3 Reasons Why Balance Is Important In Sports

Balance is a term that commonly used by health professionals and associated with terms such as equilibrium and stability. Balance can be defined into three ways: the ability to maintain a position, the reaction to the external disturbance, and postural adjustment to voluntary movements (Berg. K, 1989). The balance system enables us to sense where we are in space and to maintain our posture and equilibrium while we are resting and moving.

In dynamic exercises and movements, such as sport, balance plays a key role. Balance training is common to incorporate into almost any rehabilitation or activity program. Studies have established that common goals of balance training include improving postural control and injury prevention for athletes of any age at any level.


  • Reduce Risk of Injury

Traditionally, balance training has been used for injury rehabilitation. However, balance training is now being used prophylactically to reduce the risk of lower extremity injuries in athletes allowing for successful athletic participation. According to Hrysomallis C (2007), the number of ankle ligament injuries was directly related to the poor balance ability and the rate of injury for athlete with poor balance was two to seven times the rate of injury for athlete with good balance.



  • Improve Performance

Improved balance and muscle group coordination will naturally increase your body’s ability to control itself during challenging tasks. In sports, this means improved agility, quicker reaction times, and improved overall performance. For non-athletes, it could mean being able to forgo use of a cane for short periods of time or being able to safely walk on grass in the park instead of having to stick to sidewalks.



  • Improve reaction time

Reaction time is a huge component of sport and fitness. In some competitions, minimal reaction time is the difference between champions and runner-ups. However, at all levels, a better reaction time means improvements overall and a decrease in risk of injury. In lifting or other exercises, reaction time to perturbations can mean the difference between injury and non-injury.



Example of balance exercise


1 Single Leg Stand

Duration: Aim for 10-15 minutes per session, at least 2-3 times a week.

Step 1: Warm-up Start with a brief warm-up to get your body ready for the exercises. You can do some light cardio activities like marching in place, gentle leg swings, or ankle circles. This will increase blood flow and reduce the risk of injury.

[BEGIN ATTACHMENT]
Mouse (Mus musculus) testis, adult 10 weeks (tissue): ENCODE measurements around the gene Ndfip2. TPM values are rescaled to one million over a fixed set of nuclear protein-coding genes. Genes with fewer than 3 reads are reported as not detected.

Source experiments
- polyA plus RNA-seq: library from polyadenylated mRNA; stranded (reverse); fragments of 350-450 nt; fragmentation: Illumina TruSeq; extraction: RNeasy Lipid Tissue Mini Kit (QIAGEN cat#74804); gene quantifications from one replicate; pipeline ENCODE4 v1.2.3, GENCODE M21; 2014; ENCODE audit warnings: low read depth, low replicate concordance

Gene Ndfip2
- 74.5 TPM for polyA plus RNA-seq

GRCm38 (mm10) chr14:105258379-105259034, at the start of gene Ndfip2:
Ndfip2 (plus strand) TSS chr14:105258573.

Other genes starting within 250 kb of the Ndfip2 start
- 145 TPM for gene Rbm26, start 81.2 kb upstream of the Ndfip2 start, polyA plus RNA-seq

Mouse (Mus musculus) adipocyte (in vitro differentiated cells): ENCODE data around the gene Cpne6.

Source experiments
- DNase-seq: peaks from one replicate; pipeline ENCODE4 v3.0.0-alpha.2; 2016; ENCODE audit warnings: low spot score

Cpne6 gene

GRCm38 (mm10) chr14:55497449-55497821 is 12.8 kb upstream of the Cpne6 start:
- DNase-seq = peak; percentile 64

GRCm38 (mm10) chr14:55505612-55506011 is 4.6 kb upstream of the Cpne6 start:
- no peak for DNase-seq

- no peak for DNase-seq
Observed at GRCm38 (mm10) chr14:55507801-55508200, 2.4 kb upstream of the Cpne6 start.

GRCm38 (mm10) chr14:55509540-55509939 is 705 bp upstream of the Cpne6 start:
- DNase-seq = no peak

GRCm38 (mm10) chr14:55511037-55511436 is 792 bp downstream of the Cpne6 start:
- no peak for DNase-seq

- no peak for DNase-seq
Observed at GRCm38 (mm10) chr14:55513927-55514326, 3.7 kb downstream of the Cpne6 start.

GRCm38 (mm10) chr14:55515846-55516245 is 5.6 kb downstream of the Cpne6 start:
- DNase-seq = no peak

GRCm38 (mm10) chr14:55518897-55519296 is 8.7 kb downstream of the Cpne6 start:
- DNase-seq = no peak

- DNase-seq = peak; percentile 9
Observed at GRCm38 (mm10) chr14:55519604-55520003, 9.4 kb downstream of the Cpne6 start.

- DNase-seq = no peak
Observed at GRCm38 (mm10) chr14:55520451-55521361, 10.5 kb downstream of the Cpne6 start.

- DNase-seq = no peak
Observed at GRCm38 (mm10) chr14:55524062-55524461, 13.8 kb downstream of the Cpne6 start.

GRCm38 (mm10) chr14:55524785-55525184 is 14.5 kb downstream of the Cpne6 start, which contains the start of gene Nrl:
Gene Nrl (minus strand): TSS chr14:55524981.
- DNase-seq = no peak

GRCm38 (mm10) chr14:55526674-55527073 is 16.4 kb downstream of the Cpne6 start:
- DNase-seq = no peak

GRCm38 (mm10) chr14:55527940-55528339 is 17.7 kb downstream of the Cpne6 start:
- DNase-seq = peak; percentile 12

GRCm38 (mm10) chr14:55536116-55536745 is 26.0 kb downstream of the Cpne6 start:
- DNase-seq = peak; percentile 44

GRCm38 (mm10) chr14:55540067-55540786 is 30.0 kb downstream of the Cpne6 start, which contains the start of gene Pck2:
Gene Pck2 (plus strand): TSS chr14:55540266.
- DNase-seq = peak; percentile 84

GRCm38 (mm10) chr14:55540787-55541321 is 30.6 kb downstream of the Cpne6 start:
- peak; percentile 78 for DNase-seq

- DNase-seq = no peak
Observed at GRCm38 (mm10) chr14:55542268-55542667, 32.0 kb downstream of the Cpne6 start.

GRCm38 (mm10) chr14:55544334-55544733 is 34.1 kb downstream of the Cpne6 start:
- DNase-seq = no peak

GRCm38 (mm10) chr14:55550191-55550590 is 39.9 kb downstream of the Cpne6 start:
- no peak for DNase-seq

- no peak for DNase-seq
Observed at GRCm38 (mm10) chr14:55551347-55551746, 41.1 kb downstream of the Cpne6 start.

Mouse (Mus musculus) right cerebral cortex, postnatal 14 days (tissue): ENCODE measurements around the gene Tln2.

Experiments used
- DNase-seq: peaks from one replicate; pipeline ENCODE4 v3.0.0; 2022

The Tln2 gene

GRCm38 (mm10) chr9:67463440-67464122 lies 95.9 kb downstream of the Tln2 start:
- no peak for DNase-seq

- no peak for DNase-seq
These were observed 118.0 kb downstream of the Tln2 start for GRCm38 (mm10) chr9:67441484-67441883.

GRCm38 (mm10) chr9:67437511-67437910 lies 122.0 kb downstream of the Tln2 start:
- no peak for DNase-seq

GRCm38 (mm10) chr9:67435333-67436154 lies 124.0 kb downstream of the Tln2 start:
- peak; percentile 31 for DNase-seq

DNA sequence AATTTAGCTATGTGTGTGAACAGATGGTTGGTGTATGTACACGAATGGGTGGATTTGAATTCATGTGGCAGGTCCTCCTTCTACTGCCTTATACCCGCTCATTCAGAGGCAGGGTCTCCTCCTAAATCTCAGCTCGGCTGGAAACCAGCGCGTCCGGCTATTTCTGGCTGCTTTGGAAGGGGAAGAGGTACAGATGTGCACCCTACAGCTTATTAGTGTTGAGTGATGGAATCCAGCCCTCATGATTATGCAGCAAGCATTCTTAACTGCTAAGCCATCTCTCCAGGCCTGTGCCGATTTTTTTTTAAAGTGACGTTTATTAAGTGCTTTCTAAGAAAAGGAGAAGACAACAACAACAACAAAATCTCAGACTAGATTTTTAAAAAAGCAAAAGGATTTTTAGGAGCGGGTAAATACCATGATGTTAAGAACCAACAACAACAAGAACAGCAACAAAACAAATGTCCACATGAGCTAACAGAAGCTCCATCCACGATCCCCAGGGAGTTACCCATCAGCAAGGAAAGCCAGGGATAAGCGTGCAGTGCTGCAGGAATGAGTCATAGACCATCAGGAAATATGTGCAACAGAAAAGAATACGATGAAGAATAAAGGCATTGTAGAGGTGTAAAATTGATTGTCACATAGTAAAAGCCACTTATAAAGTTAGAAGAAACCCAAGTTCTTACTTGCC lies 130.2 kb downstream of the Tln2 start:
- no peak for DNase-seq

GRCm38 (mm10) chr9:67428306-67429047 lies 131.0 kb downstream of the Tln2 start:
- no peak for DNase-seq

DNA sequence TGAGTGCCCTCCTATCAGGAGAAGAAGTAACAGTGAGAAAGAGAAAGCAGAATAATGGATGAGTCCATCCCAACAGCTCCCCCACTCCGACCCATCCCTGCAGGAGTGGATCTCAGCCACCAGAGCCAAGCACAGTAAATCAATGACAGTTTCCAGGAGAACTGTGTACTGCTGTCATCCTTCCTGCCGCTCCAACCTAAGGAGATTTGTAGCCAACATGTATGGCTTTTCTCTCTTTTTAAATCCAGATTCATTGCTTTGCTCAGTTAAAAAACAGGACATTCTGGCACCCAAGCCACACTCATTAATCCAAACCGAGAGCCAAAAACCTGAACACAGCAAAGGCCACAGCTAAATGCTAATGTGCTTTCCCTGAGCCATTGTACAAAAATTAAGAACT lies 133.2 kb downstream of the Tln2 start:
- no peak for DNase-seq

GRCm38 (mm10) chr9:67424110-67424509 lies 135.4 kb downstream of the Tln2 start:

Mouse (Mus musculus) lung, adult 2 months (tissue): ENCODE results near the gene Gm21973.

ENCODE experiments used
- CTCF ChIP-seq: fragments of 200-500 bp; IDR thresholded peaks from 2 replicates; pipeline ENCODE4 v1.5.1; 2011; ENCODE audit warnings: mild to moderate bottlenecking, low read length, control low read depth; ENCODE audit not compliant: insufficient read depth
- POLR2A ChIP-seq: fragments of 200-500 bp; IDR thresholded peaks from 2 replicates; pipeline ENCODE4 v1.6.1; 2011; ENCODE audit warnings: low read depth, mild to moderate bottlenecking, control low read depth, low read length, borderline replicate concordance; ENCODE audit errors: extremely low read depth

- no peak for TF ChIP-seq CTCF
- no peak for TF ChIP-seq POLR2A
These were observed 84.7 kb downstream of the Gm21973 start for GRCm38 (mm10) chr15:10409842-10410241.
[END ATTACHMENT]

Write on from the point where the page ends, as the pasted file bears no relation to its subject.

Step 2: Find a Stable Support Stand near a sturdy chair, countertop, or wall for support, especially if you’re new to balance training or feel unsteady.

Step 3: Double-Leg Balance Begin by standing on both feet, shoulder-width apart, and maintain your balance for about 30 seconds. Focus on engaging your core and keeping your body aligned. This helps establish a foundation for the single-leg stand.

Step 4: Shift Weight to One Leg Shift your weight onto one leg, slightly lifting the other foot off the ground. Aim to maintain this single-leg stance for 10-15 seconds. Use the support of the chair or wall if needed. Focus on keeping your body steady and not swaying.

Step 5: Increase Hold Time As you feel more comfortable, gradually increase the time you spend on each leg. Aim for 30 seconds to 1 minute of balance on each leg. Keep your gaze focused on a fixed point to help stabilize your body.

Step 6: Reduce Support If you were using a chair or wall for support, try reducing the reliance on it. Lightly rest your hand on the support without putting too much weight on it. This will challenge your balance further.

Step 7: Unassisted Single-Leg Stand Once you feel confident with the reduced support, attempt the single-leg stand without any external support. If you wobble or lose balance, reset and try again. It’s normal to struggle at first, but practice will improve your stability.

Step 8: Add Variations To further enhance your balance, try these variations:

a) Arms Variation: Extend your arms out to the sides, in front of you, or place your hands on your hips during the single-leg stand.

b) Eyes Closed: When you feel ready, try closing your eyes during the single-leg stand. This challenges your proprioception (awareness of your body’s position) and balance control.

c) Leg Swing: Stand on one leg and gently swing the other leg forward and backward, maintaining your balance. Repeat on the other leg.

Step 9: Balance Challenges Incorporate balance challenges into your daily routine. For example, brush your teeth while standing on one leg or stand on one leg while waiting for the bus. These simple activities help reinforce your balance skills.

Equipment needed: Balance foam pad (also known as a balance cushion or wobble cushion)